Another Thread about Breastfeeding and Weight Gain in Toddlers - Mothering Forums

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#1 of 5 Old 01-25-2013, 12:44 PM - Thread Starter
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Sigh. I know these are common. We just came back from Muffin's 15 month well child today. Our pediatrician is actually a pediatric ARNP. Very AP and breastfeeding friendly. The deal is, Muffin was a huge 6 month old. Huge, chubby, breastfed baby. Then she started moving and hasn't stopped since. She's probably gained 3 or 4 lbs since then, and almost as many inches. She's going to be a very tall girl. At nine months, the pediatrician said "get fats in her and nurse often", at 12 months she said "nursing counts as servings of dairy, keep nursing and offer high fat snacks often", today she said "she's getting too much breast milk, it's keeping her from gaining weight, usually kids lose interest in nursing about 18 months". I don't believe in my gut that breast milk is keeping her from gaining weight. She's not terribly interested in food. Nurses about 5 or 6 times in a 24 hour period (maybe more, it's hard to keep track). I offer her a variety of higher fat, lower sugar, balanced meals and snacks. We do butter, cheese, half and half, sour cream, olive oil, and coconut oil in everything. I try to maximize the nutritional value of every bite that goes in her mouth. She'll try most anything but doesn't eat a substantial amount. Doesn't appear to have any sensitivities or allergies, she's a vibrant, active, muscular, healthy little girl with chubby legs, round cheeks, and a toddler belly. 

I'm not going to wean her, particularly not with the hope that it will make her eat more. She's very attached to nursing, and very stubborn. I don't feel that she is anywhere near ready to be done. I'm perfectly fine with nodding and smiling every time the subject comes up. But, I am a little worried about her weight gain, I know it's common for breastfed babies to plateau a little, but even on the WHO breastfed charts, she's slipping a little. And the next person who suggests avocado is going to get one thrown at them. I know what to feed her, the question is, do I worry about this at all, and if I do, how do I get her to put more in her mouth? 

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#2 of 5 Old 01-25-2013, 12:59 PM
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Is she totally off the WHO charts? It is normal for weight gain to slow down after 9 mos. or a year. You didn't include specifics so it's difficult to say if you should be worried or not.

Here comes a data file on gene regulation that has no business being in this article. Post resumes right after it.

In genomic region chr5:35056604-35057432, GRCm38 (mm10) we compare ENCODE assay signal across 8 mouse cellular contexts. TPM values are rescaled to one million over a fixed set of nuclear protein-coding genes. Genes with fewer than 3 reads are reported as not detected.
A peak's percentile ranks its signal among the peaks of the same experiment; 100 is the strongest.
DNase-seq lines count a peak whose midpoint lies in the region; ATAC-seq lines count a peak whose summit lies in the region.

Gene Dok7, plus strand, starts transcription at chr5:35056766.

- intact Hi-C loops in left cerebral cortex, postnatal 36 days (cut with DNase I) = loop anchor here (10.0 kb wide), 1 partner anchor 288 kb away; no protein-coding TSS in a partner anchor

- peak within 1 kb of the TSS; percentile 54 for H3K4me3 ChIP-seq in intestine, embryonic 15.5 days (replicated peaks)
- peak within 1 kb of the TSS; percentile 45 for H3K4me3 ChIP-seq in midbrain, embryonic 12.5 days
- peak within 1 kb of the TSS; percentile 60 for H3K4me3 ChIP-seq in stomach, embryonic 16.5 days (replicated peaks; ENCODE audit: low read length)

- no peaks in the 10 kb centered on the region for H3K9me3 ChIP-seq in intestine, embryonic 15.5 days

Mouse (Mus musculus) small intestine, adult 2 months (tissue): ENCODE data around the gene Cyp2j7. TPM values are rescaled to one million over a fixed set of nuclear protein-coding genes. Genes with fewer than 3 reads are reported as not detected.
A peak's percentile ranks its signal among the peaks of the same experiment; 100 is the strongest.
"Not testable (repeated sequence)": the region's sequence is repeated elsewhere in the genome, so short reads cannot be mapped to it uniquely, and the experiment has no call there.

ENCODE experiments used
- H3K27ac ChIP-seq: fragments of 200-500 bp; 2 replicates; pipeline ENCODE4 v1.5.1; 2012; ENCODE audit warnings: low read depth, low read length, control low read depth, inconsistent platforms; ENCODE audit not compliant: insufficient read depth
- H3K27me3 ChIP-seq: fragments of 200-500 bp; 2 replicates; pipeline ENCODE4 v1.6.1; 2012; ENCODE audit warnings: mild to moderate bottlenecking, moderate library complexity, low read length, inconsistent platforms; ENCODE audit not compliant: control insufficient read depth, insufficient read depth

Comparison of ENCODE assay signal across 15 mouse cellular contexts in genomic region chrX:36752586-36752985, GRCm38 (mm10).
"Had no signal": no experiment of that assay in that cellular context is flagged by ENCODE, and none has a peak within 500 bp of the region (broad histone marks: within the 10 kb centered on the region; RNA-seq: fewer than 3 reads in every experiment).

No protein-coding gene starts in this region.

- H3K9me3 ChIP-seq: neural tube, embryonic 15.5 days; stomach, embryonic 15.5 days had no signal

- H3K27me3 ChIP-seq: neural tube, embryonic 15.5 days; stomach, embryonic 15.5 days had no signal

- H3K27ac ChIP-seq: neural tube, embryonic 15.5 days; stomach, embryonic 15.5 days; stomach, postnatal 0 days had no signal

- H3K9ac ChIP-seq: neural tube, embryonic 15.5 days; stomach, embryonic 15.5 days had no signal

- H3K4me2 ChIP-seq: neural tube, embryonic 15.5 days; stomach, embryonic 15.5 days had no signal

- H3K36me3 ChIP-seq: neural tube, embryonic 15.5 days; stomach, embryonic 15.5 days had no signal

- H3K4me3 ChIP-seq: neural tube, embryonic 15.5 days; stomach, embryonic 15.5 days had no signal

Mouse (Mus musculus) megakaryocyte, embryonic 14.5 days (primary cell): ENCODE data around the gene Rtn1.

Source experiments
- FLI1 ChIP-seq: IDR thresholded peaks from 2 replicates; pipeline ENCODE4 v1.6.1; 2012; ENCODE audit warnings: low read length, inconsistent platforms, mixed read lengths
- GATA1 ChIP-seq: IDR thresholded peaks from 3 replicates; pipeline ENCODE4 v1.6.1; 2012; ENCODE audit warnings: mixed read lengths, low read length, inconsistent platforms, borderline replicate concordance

My first reaction is that this doesn't sound breastfeeding friendly at all. I won't offer any advice on what to feed her but I would encourage you to do your own research and go with your gut instinct on this. I'm surprised someone who is pro-breastfeeding would recommend weaning at 15 months.

She sounds healthy and happy so I would go with your gut on this one and continue nursing. It is really still the healthiest option for a 15 month old.
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#3 of 5 Old 01-25-2013, 01:40 PM
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Breastmilk continues to be high calorie and high fat as long as she nurses. Especially if she doesn't eat in great quantity, I'd offer more nursing rather than less. FWIW my DD put on as much weight in the first six months of life as she did in the next year - and she's a good eater. I'd go with your instincts and keep offering the nutritious food you already are and let her appetite guide her as long as she has unrestricted access to nursing.
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#4 of 5 Old 01-25-2013, 02:19 PM
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Breastmilk is 50% fat. You pediatrician doesn't know what she's talking about. "nursing counts as servings of dairy"???


If your toddler is falling off the charts and you are worried, I would seek a second opinion.


Just a word of caution: if you focus or insist on getting *more* food into your toddler (or food containing more fat) you risk to turn her off food, and make her picky. Don't count the nutritional value of her every bite, it could backfire.


Agree with PP, no breastfeeding-supporting doc would say that an 18 mo/old nurses too often.

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#5 of 5 Old 01-25-2013, 05:00 PM
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My son is taller than 95% of his peers and only heavier than5%. My ped told me to chill and let him be. If you see a healthy vibrant child then she most likely is, especially if she eats well. The breastfeeding relationship is way more crucial to her health. If you need support check out an LLLI meeting.
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